The latest foundation equipment and techniques are more environmentally friendly and technologically sophisticated allowing for increased productivity on challenging construction sites.
Enhancing the productivity and environmental friendliness of foundation equipment is a top priority for manufacturers in this specialist, but highly competitive market.
The European construction market is undergoing economical and social change and manufacturers must respond to this by developing new technologies and techniques.
Speaking to CE, Ari Kuikka, sales, marketing and service director for Junttan said, "The key things are productivity and environmental friendliness. Companies want to be more productive and they are willing to buy machines which help them to be more efficient in the market."
Heightening productivity is even more vital as construction projects become more complicated and take place in more diverse locations.
Jon Chevin, overseas contracts manager for UK-based Pennine, part of Balfour Beatty Ground Engineering, said the company has trained Spanish rig drivers to increase productivity at a foundation project, which is taking place at the Xita dock in the Port of Valencia. Pennine is working with Spanish contractor Geocisa to install 8500 stone columns in the ground in preparation for the construction of a giant warehouse that will house coal clinker on a platform next to the dock. The warehouse will shelter the coal clinker and prevent coal dust clouds from polluting the surrounding area.
Pennine is using a ‘wet top-feed vibroflot' technique to construct the 8500 stone columns required to support the warehouse. This involves plunging a torpedo-shaped vibrating poker (vibroflot) into the soil.
As the vibroflot creates a hole in the ground, stone is fed from the top to create a column of stone, which is then compacted by the vibroflot. The operation is repeated in stages until a stone column is formed up to the surface and compacted to the required pressure.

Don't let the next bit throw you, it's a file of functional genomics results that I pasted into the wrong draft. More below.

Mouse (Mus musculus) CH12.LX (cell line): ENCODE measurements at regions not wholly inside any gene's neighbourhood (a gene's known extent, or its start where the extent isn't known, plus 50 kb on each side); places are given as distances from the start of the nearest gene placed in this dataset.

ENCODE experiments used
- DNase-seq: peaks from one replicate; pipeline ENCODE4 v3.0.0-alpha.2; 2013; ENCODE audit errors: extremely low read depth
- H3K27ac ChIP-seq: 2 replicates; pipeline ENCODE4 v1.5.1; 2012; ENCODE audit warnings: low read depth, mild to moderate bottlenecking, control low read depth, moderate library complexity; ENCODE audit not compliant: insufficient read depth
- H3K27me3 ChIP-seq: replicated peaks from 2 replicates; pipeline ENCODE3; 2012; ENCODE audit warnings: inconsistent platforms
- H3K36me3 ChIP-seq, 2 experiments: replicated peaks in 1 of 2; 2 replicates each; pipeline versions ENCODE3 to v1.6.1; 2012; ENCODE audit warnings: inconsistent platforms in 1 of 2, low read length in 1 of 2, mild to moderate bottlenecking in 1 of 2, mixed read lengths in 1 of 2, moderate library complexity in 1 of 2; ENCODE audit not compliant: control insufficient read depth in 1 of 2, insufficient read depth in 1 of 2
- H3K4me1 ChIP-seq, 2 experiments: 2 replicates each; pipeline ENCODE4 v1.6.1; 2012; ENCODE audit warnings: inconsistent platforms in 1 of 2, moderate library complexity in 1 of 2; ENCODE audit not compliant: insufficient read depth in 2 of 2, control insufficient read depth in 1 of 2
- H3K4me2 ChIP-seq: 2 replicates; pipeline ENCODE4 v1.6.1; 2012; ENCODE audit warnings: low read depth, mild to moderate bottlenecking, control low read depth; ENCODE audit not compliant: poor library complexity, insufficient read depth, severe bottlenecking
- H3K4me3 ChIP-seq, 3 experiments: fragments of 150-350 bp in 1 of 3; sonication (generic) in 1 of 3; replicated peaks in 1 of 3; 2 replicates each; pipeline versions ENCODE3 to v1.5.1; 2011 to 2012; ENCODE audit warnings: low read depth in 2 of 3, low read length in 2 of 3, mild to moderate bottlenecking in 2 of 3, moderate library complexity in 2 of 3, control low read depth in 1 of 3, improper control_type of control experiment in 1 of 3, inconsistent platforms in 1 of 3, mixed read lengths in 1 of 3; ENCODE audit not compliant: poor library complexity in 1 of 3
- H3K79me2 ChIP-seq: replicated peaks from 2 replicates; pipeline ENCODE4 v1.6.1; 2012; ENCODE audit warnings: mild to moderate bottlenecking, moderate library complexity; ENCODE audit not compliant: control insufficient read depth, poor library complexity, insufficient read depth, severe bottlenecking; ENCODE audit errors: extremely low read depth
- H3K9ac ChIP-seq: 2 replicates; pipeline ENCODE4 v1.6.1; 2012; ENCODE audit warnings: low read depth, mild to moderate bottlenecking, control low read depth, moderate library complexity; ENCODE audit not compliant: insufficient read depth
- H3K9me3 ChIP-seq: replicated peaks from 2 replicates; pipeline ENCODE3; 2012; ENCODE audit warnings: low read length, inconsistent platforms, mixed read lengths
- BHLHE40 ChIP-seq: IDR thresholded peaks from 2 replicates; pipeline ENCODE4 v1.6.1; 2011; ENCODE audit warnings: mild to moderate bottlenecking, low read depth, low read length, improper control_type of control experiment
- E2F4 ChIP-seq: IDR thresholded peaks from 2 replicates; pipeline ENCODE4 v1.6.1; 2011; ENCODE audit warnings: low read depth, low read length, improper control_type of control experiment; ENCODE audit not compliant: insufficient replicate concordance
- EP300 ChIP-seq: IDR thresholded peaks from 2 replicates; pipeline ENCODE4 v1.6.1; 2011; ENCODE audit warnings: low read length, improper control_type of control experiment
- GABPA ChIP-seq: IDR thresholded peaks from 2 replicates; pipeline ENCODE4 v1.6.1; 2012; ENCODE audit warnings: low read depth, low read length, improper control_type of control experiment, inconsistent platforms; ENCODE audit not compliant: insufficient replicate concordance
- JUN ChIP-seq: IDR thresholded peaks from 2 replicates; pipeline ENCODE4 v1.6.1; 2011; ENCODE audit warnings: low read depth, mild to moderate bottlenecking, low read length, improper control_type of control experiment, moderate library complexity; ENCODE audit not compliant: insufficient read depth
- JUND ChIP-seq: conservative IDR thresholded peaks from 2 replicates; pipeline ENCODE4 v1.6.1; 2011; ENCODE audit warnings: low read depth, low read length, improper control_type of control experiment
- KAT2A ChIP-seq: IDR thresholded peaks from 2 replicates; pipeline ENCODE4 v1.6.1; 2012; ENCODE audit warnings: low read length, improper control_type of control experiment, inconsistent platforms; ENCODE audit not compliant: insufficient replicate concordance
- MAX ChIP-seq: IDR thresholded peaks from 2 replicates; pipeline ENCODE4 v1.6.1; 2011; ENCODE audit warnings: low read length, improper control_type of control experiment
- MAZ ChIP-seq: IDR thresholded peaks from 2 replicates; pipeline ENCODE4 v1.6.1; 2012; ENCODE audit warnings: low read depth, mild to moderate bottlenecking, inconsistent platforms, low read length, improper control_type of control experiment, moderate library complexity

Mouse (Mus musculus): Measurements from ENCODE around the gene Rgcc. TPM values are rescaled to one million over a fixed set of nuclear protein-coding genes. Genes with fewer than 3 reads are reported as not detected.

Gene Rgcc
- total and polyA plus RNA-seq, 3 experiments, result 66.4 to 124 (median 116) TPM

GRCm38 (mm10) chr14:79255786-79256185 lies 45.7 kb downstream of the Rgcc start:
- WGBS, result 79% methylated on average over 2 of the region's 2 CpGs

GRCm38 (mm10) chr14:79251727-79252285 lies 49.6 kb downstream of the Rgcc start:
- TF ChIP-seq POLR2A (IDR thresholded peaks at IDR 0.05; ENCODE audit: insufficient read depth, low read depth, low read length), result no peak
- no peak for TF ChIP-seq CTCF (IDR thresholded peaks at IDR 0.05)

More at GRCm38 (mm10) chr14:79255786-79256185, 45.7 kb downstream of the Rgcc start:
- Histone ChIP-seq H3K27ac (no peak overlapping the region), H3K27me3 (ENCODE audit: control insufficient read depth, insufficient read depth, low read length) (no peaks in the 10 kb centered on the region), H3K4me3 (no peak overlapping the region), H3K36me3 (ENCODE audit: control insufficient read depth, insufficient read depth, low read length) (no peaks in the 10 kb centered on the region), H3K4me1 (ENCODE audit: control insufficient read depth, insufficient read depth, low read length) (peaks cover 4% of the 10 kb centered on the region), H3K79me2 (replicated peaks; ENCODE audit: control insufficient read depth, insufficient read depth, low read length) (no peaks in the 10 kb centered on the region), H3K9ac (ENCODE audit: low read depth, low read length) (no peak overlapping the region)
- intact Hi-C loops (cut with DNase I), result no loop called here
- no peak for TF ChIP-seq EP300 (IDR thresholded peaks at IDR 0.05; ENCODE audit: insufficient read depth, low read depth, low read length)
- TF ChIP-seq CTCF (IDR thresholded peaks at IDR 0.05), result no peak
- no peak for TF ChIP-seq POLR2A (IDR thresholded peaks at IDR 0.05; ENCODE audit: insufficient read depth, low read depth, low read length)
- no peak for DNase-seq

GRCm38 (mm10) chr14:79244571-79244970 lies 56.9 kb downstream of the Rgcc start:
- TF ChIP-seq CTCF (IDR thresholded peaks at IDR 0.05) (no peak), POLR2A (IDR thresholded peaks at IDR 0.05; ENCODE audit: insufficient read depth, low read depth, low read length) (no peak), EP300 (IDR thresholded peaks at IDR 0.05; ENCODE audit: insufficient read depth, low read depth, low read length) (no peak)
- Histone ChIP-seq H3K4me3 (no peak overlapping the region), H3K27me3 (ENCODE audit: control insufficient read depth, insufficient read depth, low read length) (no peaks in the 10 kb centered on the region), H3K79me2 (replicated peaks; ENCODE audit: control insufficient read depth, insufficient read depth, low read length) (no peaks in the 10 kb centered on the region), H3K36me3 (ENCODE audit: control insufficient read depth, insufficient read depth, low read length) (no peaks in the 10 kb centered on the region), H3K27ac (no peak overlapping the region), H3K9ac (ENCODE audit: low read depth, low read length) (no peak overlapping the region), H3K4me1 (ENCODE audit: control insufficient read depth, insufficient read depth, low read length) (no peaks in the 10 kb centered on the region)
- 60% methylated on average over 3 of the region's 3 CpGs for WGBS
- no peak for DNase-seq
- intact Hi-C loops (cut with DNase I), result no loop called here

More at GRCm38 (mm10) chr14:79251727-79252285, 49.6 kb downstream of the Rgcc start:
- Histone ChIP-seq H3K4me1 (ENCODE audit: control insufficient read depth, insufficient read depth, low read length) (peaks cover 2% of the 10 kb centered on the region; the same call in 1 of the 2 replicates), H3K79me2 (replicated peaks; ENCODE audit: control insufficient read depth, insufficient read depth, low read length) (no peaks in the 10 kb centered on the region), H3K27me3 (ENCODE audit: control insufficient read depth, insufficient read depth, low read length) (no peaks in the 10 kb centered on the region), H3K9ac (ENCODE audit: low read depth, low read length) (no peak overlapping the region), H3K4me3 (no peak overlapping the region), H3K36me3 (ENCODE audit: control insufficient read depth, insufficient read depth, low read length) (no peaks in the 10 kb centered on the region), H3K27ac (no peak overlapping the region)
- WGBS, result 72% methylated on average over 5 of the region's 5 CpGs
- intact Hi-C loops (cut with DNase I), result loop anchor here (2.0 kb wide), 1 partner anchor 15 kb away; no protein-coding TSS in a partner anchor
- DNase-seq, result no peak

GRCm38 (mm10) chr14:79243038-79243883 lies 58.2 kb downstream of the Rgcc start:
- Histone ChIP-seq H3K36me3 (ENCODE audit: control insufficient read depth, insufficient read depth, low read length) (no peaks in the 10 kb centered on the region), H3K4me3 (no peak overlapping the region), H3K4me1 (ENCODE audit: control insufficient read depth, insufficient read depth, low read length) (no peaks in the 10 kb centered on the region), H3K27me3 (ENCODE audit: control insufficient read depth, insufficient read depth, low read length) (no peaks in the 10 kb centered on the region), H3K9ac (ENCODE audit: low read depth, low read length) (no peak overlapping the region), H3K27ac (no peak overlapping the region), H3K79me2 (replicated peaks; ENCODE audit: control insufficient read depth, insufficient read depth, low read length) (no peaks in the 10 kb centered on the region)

"The success of the technique is dependent on the soil type as the vibroflot will not get through ground conditions with a standard penetration test value of 20 or so. Fortunately the soil in Valencia, which is mainly sand and silt, lends itself well to this technique," Mr Chevin said.
Elsewhere, a new technique for strengthening soft soils - in this case a peat bog at the site of a high-speed railway line in Finland - was used by Allu Finland so that large piling rigs could gain access to the site. The Finnish company's mass stabilisation technique is based on a separate mixing unit and a binder storage and feeding tank, which is connected to an excavator. The method can also be used for processing contaminated material in-situ.
Meanwhile, according to David Redhead, managing director of BSP International, using hydraulic hammers for pile driving is now commonplace in the foundations sector.
"An advantage of a hydraulic hammer is that you have complete control over what happens so you can accurately control the blow rate and the stroke," he said.
Reducing the impact that foundations equipment has on the environment while retaining the productivity of the machine is vital for manufacturers to gain a competitive edge.
Mr Chevin said the project in Valencia involved a number of processes to make the ground improvement process greener.
"This ranges from recycled stone aggregate to the use of sea water in the ground engineering process," he added. Pennine has also devised a system whereby deposits from the wet top feed process can be recycled for use across the site.
According to Mr Redhead the environment is the biggest challenge for the foundations industry. "But a lot of work takes place off-shore or not in an area where there is an environmentally sensitive issue," he said.
He added, "A piling hammer will make quite a bit of noise and one of the trends is moving towards keeping hammers quiet. This is something that everyone is very much attacking."
The easiest way to reduce noise on a hammer is to put a shroud around it but the size of it can reduce visibility Mr Redhead said.
Mr Kuikka echoed this sentiment and said, "Noise levels have always been discussed when talking about pile driving. Our hammers have been developed to reduce the noise and have certain features that help to do this. The noise is a bit different when you compare it to pile drilling rigs - they also make noise but it's steadier - at the same level almost all the time. But they also make a noise when the steel hits against the steel."
He added a combination of factors drive new product development but the main focus is to make more productive machines that also take into account safety and environmental regulations.